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AIA Southern Chapter Proceedings

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ored to do the past year, and also to bring before you such suggestions as have occurred to me for the perfecting of our organization. The work thus far has been mainly initiative, placing the objects of the Chapter before the architects of the South, securing a charter, and in general correspondence to awaken an interest amongthose we hoped and felt would join with us in attaining our end. Our worthy Secretary has been very efficient in discharging his duties by correspondence and keeping before the profession in the columns of our organ, "The Southern Architect," the need of organization, and several times during the past year I have addressed the members and others, impressing upon them the importance of unity of action in this the commencement of our organization. This large and intelligent body of representative men of the several states before me to-day is but the advance guard of what we hope our annual conventions will be in the future. May the best interest of each and all, and of the profession in general, be promoted by our assembly in this hospitable city of Birmingham.

As yet we are but young in the development of our profession in the South and have had but limited means to encourage its progress as a profession, yet I hope that the younger members will devote all their spare time to the study and development of architecture, from a theoretical as well as a technical standpoint, and endeavor to give a freer scope to its artistic influences, than the older members had in their meager opportunities of study.

I can remember thirty years ago, when quite a young man, I asked an English master-workman how I could become an architect. He replied, "Work in the day and learn the practical; study at night and learn the theoretical; study the works of Nicholson, Pugin, Ruskin, Jones," and uf others he named. We had not then the benefits of the superior photographs, nor the later photo-engraving work, nor the still later beautiful and artistic photogravures to assist us, butrelied wholly on the engraved work in the foreign journals, for as yet architectural publications in this country were very rare, the only ones I could get being "Downing's Country Homes," and later, about 1857 or 1858, I believe, the publications of Samuel Sloan, of Philadelphia, which found a ready sale in the Southern States, and really from his studies sprung those elegant Southern mansions still seen throughout the States, emblems of an era of refinement slowly passing away. But what do we now see opening to the student of architecture? In every state technical schools with architectural studies as a part of the curriculum; architectural photographs giving a tour through the Land of Flowers and Art; all the principal cities of England, France and Italy photographed, so that with a few hours of study he can explore the scenes of months of travel, which formerly only the wealthy and the professor could enjoy.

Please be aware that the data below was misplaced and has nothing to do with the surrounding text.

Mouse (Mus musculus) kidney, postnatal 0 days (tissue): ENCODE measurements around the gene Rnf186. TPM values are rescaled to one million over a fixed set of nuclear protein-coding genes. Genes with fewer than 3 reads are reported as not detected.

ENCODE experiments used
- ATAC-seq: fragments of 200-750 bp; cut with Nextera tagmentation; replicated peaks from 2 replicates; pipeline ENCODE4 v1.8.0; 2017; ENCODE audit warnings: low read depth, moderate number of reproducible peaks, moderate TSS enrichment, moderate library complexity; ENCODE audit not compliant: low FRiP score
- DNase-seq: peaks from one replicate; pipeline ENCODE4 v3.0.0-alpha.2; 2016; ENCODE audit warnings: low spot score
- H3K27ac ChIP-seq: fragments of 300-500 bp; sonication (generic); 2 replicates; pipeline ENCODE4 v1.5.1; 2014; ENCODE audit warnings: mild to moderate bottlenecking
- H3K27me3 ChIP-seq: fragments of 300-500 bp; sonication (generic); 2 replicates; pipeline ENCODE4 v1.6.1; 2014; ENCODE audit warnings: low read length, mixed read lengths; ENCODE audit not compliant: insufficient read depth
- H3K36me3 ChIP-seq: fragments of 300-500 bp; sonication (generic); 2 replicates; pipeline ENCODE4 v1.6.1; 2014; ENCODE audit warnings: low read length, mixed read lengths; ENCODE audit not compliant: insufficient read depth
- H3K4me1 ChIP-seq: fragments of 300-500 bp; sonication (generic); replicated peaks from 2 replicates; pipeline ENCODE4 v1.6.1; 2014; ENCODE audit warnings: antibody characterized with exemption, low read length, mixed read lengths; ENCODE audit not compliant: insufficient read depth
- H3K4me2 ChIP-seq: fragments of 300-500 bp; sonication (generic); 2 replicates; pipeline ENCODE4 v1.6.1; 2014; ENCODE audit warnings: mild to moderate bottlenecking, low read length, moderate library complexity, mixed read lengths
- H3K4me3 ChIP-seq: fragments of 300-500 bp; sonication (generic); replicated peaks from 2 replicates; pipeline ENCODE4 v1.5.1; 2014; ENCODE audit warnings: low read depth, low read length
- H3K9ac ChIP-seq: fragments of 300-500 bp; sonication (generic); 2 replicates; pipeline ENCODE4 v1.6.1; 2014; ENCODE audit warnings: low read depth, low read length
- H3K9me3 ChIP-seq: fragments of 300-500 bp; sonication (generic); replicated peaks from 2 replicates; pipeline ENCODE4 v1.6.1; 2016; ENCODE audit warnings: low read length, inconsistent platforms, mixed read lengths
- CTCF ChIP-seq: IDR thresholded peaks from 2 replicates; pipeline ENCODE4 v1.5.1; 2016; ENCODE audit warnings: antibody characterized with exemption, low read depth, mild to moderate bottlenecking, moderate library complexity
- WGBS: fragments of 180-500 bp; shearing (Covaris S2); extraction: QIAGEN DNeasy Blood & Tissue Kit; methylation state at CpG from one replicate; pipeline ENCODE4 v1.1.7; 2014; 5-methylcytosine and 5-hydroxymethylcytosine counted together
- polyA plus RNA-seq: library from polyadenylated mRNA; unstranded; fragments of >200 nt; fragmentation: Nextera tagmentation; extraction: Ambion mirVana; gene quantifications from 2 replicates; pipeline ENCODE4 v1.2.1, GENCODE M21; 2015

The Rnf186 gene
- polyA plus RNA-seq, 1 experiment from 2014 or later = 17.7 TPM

And not only in the old countries but in our great America the march of architectural progress has kept pace with the spirit of the times. And even in this country, it was one of our Southern brethren, Richard-

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Western brethren in the profession and reap the benefits to be derived from a united interest in our chosen profession.

I will close by quoting a sentence taken from the Journal of Architecture, of Philadelphia, which expresses fully the object of our assembly to-day; "Architects as a fraternity should, by their intermingling and interchange of ideas, by their unremitted and unanimous action, and, if possible, in a broad and all-embracing organization, working from within by and upon its membership, attempt to render the methods and practice of architecture more uniform, raise the average standard of design, and by making all true criteria of architectural merit more generally known and more universally adopted, pave the only highway to the popularity of true architecture which seems at present to be open."

The President: 'The next thing in order is the report of the Board of Directors.

The Secretary : As sec'y of the Board of Directors I wish to state that but one meeting of the Board of Directors was held in 1892, which occurred at Atlanta, Ga., Sept. 1st. At this meeting the letter ballot, similar to that used by the A. I. A. was adopted. The Board of Directors also instructed the Secretary to have a Certificate of Membership engraved with such conditions shown in its face as render it void after the following annual meeting, a copy of which, properly filled out, to be given to each Fellow, upon the full payment of all dues for the current year. A copy of this certificate is herewith submitted for your consideration. It was further ordered that Fellows of the A. I. A. requesting membership in this Chapter be excused from furnishing photographs or other drawings as evidence of their professional ability, but in other respects the application blank to be filled out by each applicant and endorsed in the usual way.

The Board of Directors held a meeting this morning prior to the assembling of this Convention, and after considering the applications filed in proper form with the Secretary, they recommend for membership the following named architects, viz.: W. E. Hall, Winston, N. C.; Tom Wood, Sherman, Tex.; C. H. Read, Jr.., Richmond, Va.; G. W. E. Field, Richmond, Va.; J. G. Barnwell, Rome, Ga.; C. C. Wilson, Roanoke, Va.; J. W. McClain, Birmingham, Ala.; E. W. Smith, Lexington, Ky.; Geo. W. Stewart, Dallas, Texas ; Harry D. Breeding, Huntsville, Ala.; P. S. Rabbit, Galveston, Tex.; J. A. Tempest, Houston, Tex.; W. A. Bird, Bir-

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